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taken to consist in this, not to be censorious, and to relieve the poor. Be clear yourselves before you fling the stone. Get the beam out of your own eye; it is humbling doctrine but safe.
16 This part of charity also excludes whispering, back biting, tale bearing, evil surmising; most pernicious follies and evils, of which beware. For the other part of charity, relieving the poor, it is a debt you owe to God: you have all you have or may enjoy, with the rent charge upon it.
17 I recommend little children, widows, infirm and aged persons, chiefly to you. Avoid that great sin of needless expense on your persons and on your houses, while the poor are hungry and naked : my bowels have often been moved, to see very aged and infirm people, but especially poor helpless children, lie all night, in bitter weather, at the thresholds of doors in the open streets, for want of better lodging.
18 I have made this reflection, if you were so exposed, how hard would it be to endure? The difference between our condition and theirs has drawn from me humble thanks to God, and great compassion and some supply to those poor creatures. Once more, be good to the poor: what do I say? Be just to them, and you will be good to yourselves: think it your duty, and do it religiously.
19 Liberality or bounty is a noble quality in man, entertained of few, yet praised of all, but the covetous dislike it, because it reproaches their sordidness. In this she differs from charity, that she has sometimes other objects, and exceeds in proportion. For she will cast her eye on those that do not absolutely want, as well as those that do; and always outdoes necessities and services.
20 She finds out virtue in a low degree, and exalts it. She eases their burden that labor hard to live. The decayed are sure to hear of her. She takes one child, puts out another, to lighten the loads of overcharged parents; more to the fatherless.
21 Wheresoever, therefore, my dear children, liberality is required of you, God enabling of you, sow not sparingly nor grudgingly, but with a cheerful mind, and you shall not go without your reward; though that ought not to be your motive. But avoid ostentation, for that is using virtue to vanity, which will run you to profuseness, and that to want; which begets greediness, and that avarice, the contrary extremesos :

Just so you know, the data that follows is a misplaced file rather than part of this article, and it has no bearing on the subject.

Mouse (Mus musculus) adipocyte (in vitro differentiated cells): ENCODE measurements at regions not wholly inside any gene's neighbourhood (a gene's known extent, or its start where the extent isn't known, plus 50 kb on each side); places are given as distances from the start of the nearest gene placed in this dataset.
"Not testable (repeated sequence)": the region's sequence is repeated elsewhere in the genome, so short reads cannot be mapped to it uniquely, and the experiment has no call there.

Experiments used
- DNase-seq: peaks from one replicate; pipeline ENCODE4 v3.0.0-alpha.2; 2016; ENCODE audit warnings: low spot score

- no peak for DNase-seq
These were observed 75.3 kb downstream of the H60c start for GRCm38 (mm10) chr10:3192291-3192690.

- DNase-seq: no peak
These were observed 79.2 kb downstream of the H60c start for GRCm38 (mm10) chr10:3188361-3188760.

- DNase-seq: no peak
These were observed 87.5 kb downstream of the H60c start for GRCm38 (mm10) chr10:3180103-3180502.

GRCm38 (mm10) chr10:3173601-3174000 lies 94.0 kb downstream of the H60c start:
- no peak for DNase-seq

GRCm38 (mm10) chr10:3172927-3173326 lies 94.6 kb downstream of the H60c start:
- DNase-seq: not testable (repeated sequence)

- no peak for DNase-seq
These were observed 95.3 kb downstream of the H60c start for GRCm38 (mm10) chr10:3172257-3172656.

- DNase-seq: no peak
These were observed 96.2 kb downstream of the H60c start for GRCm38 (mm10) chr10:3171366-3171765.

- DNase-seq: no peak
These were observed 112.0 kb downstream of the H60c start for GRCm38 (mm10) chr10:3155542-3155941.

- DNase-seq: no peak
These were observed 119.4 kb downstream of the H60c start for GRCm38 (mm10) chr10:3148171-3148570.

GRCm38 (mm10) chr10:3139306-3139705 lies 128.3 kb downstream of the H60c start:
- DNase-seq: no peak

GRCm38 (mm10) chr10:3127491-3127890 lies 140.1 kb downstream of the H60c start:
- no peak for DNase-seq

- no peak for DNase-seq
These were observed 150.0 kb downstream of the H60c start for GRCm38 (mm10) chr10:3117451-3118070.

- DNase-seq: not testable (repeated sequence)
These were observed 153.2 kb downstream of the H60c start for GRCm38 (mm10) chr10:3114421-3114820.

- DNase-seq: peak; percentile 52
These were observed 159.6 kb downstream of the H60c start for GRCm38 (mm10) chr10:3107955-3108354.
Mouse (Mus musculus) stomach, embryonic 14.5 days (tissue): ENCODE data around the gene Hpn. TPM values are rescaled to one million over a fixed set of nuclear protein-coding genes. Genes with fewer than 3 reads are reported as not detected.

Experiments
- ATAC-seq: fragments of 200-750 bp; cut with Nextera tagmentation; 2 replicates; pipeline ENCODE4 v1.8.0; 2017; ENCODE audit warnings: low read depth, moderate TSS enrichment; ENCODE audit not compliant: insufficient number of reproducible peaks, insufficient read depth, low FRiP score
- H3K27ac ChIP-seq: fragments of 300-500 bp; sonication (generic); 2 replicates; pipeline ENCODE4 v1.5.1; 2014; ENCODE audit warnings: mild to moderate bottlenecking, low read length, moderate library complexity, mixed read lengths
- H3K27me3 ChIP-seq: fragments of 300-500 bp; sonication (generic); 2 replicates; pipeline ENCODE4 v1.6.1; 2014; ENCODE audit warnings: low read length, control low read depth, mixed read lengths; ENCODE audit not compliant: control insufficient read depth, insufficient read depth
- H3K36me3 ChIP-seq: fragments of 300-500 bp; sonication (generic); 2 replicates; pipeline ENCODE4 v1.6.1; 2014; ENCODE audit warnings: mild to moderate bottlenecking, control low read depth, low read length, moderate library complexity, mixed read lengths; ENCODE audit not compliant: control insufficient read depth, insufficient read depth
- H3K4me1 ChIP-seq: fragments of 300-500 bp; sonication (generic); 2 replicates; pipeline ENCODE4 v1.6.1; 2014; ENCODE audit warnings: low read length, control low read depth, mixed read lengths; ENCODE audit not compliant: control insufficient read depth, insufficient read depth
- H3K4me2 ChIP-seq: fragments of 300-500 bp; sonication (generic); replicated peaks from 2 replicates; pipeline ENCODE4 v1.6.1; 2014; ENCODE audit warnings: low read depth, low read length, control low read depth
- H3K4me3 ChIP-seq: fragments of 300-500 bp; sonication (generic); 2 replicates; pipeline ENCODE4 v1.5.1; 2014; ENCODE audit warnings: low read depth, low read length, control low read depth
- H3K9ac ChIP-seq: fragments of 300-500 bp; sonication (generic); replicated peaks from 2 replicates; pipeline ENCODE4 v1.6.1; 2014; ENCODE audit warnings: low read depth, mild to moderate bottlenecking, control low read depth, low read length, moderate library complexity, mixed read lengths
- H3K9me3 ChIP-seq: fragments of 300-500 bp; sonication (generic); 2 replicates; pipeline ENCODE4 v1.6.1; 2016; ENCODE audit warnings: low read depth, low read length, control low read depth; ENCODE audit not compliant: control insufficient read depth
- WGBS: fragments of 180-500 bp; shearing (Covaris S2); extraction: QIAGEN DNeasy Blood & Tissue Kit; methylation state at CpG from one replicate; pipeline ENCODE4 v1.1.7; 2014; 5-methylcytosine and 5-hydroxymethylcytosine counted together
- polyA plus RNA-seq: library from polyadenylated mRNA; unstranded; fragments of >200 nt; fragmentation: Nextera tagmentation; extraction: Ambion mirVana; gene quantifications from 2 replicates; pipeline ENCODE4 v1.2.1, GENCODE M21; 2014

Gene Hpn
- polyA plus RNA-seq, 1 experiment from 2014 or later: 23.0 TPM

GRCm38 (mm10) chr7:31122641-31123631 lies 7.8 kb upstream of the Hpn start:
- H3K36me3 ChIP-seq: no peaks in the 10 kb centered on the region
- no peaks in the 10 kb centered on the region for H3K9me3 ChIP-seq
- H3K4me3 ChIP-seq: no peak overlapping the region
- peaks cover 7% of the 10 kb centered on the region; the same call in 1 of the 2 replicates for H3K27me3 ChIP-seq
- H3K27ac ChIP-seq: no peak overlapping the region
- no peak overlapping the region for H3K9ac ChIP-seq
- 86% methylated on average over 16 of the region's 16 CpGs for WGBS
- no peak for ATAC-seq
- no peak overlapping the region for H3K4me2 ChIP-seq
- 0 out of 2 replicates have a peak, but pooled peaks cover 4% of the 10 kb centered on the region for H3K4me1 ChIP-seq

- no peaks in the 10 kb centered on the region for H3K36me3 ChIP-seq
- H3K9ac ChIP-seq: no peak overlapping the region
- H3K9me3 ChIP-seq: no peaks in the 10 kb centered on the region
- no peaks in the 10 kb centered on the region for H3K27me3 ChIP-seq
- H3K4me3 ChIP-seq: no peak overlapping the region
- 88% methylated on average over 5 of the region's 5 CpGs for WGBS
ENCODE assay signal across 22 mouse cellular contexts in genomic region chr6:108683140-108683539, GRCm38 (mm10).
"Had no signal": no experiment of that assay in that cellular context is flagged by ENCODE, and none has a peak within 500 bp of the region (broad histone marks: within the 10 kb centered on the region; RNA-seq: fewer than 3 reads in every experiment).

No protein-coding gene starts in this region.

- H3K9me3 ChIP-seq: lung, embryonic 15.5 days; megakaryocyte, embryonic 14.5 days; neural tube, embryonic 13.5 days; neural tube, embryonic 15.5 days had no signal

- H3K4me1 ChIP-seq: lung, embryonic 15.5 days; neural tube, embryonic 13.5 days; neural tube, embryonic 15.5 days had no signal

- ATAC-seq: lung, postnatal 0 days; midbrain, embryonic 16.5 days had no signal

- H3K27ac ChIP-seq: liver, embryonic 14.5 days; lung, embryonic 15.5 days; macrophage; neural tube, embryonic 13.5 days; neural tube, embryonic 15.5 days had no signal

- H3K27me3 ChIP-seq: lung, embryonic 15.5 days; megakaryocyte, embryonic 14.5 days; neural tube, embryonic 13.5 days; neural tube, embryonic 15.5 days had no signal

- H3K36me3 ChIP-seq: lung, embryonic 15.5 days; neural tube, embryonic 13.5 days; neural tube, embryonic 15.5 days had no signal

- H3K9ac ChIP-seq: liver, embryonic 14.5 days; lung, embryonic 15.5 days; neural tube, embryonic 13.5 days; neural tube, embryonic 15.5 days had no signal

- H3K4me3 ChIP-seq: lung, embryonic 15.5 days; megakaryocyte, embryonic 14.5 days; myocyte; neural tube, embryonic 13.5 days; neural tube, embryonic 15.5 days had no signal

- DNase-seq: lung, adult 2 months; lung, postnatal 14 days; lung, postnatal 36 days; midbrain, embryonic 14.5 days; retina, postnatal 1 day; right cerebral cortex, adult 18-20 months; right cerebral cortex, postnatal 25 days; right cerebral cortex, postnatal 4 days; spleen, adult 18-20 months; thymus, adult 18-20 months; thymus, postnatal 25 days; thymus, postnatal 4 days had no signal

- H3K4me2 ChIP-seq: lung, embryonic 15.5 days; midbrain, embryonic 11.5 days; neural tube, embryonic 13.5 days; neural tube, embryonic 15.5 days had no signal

22 Integrity is a great and commendable virtue A man of integrity, is a true man, a bold man, and a steady man; he is to be trusted and relied upon. No bribes can corrupt him, no fear daunt him: his word is slow in coming, but sure. He runs with truth, and not with the times.
23 There is no living upon the principal, you must be diligent to preserve what you have, whether it be acquisition or inheritance; else it will consume. As I would have you liberal, but not prodigal; and diligent, but not drudging; so I would have you frugal, but not sordid.
24 You cannot be too plain in your diet, so you are clean; nor too sparing, so you have enough for nature. Much less feast any, except the poor; as Christ taught. Luke xvi. 12, 13. For entertainments are rarely without sin; but receive strangers readily.
25 As in diet, so in apparel, observe, I charge you, an exemplary plainness. Choose your clothes for their usefulness, not the fashion, and for covering, not finery, or to please a vain mind in yourselves or others : they are fallen souls, that think clothes can give beauty to man.
26 “ The life is more than the raiment.” Mat. vi. 25. Man cannot mend God's work, who can give neither life nor parts. They show little esteem for the wisdom and power of their Creator, that underrate his workmanship, (I was going to say, his image) to a tailor's invention : gross folly and profanity!
27 In short, these intemperances are great enemies to health, and to posterity ; for they disease the body, rob children, and disappoint charity, and are of evil example ; very catching, as well as pernicious evils. Nor do they end there: they are succeeded by other vices, which made the apostle put them together in his epistle to the Galatians, chap. v. 20, 21.
28 The evil fruits of this part of intemperance, are so many and great, that, upon a serious reflection, I believe there is not a country, town, or family, almost, that does not labor under the mischief of it.
29 But the virtue of temperance does not only regard eating, drinking, and apparel, but furniture, attendance, expense, gain, parsimony, business, diversion, company, speech, sleeping, watchings, and every passion of the mind, love, anger, pleasure, joy, sorrow, resentment, are all concerned in it: therefore, bound your desires, teach your wills subjection, take Christ for your example, as well as guide. .
ABRIDGMENT OF THE PRINCIPLES OF MORAL AND POLITICAL PHILOSOPHY. BY WM. PALEY, D. D.
SECTION I. Definition and use of the science. 1 Moral philosophy, morality, ethics, casuistry, natural law, mean all the same thing; namely, That science which teaches men their duty, and the reasons of it. The use of such a study depends upon this, that, without it, the rules of life by which men are ordinarily governed, oftentimes mislead them, through a defect either in the rule, or in the application. These rules are, the law of honor, the law of the land, and the scriptures. • 2 The law of honor, -The law of honor is a system of rules constructed by people of fashion, and calculated to facilitate their intercourse with one another; and for no other purpose. Consequently, nothing is adverted to by the law of honor, but what tends to incommode this intercourse. Hence, this law only prescribes and regulates the duties betwixt equals ; omitting such as relate to the Supreme Being, as well as those which we owe to our inferiors.